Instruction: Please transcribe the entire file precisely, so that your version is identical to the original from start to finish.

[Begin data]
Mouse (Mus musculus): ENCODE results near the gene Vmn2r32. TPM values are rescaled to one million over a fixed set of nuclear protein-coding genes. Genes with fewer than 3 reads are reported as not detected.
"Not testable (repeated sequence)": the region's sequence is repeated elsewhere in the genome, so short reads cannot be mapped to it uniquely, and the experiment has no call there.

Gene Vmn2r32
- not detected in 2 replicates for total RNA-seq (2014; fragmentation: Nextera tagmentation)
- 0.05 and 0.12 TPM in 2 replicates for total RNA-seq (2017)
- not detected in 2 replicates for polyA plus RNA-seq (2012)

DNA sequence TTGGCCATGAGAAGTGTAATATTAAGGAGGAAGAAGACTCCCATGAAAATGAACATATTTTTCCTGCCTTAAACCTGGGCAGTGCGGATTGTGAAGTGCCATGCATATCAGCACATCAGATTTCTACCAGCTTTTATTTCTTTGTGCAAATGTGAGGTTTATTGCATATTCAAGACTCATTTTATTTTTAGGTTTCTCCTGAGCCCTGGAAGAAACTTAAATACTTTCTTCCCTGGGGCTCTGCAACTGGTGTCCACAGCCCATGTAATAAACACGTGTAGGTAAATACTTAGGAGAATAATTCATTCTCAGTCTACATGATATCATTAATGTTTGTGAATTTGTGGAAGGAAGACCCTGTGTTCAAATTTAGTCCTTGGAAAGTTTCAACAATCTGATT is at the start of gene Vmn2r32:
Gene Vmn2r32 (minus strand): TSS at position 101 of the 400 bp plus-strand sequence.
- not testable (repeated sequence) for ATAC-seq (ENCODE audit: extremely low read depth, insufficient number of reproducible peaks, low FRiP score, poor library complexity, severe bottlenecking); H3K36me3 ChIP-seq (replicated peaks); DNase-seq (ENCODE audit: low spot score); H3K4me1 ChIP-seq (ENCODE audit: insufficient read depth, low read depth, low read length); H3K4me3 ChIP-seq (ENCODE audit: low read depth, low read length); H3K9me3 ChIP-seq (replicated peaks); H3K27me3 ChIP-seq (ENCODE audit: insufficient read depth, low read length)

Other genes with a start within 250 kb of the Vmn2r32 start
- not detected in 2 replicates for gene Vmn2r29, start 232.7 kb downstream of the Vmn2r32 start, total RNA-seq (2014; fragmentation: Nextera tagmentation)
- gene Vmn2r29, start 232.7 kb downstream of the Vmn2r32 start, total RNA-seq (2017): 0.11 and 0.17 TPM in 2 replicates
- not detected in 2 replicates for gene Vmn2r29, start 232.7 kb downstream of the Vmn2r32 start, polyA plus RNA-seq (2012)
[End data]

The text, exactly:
Mouse (Mus musculus): ENCODE results near the gene Vmn2r32. TPM values are rescaled to one million over a fixed set of nuclear protein-coding genes. Genes with fewer than 3 reads are reported as not detected.
"Not testable (repeated sequence)": the region's sequence is repeated elsewhere in the genome, so short reads cannot be mapped to it uniquely, and the experiment has no call there.

Gene Vmn2r32
- not detected in 2 replicates for total RNA-seq (2014; fragmentation: Nextera tagmentation)
- 0.05 and 0.12 TPM in 2 replicates for total RNA-seq (2017)
- not detected in 2 replicates for polyA plus RNA-seq (2012)

DNA sequence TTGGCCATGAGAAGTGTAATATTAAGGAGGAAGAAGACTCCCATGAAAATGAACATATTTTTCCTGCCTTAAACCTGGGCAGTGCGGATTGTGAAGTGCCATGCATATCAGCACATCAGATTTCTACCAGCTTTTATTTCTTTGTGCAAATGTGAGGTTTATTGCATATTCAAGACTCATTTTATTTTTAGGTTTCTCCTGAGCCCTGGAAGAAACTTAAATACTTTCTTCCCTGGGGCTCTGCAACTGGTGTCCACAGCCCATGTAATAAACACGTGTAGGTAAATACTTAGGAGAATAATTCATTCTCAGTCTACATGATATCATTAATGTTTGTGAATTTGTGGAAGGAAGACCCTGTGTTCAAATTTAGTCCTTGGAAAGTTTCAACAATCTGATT is at the start of gene Vmn2r32:
Gene Vmn2r32 (minus strand): TSS at position 101 of the 400 bp plus-strand sequence.
- not testable (repeated sequence) for ATAC-seq (ENCODE audit: extremely low read depth, insufficient number of reproducible peaks, low FRiP score, poor library complexity, severe bottlenecking); H3K36me3 ChIP-seq (replicated peaks); DNase-seq (ENCODE audit: low spot score); H3K4me1 ChIP-seq (ENCODE audit: insufficient read depth, low read depth, low read length); H3K4me3 ChIP-seq (ENCODE audit: low read depth, low read length); H3K9me3 ChIP-seq (replicated peaks); H3K27me3 ChIP-seq (ENCODE audit: insufficient read depth, low read length)

Other genes with a start within 250 kb of the Vmn2r32 start
- not detected in 2 replicates for gene Vmn2r29, start 232.7 kb downstream of the Vmn2r32 start, total RNA-seq (2014; fragmentation: Nextera tagmentation)
- gene Vmn2r29, start 232.7 kb downstream of the Vmn2r32 start, total RNA-seq (2017): 0.11 and 0.17 TPM in 2 replicates
- not detected in 2 replicates for gene Vmn2r29, start 232.7 kb downstream of the Vmn2r32 start, polyA plus RNA-seq (2012)